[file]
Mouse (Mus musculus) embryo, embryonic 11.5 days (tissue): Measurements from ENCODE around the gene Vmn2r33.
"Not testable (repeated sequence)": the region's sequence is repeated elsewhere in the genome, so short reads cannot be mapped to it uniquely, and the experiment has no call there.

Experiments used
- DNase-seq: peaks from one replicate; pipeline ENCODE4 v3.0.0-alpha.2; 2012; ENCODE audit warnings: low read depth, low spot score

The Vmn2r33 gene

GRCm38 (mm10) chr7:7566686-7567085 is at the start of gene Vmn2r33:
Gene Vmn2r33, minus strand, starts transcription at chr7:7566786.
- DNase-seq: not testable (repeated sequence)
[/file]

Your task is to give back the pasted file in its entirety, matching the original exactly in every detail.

Mouse (Mus musculus) embryo, embryonic 11.5 days (tissue): Measurements from ENCODE around the gene Vmn2r33.
"Not testable (repeated sequence)": the region's sequence is repeated elsewhere in the genome, so short reads cannot be mapped to it uniquely, and the experiment has no call there.

Experiments used
- DNase-seq: peaks from one replicate; pipeline ENCODE4 v3.0.0-alpha.2; 2012; ENCODE audit warnings: low read depth, low spot score

The Vmn2r33 gene

GRCm38 (mm10) chr7:7566686-7567085 is at the start of gene Vmn2r33:
Gene Vmn2r33, minus strand, starts transcription at chr7:7566786.
- DNase-seq: not testable (repeated sequence)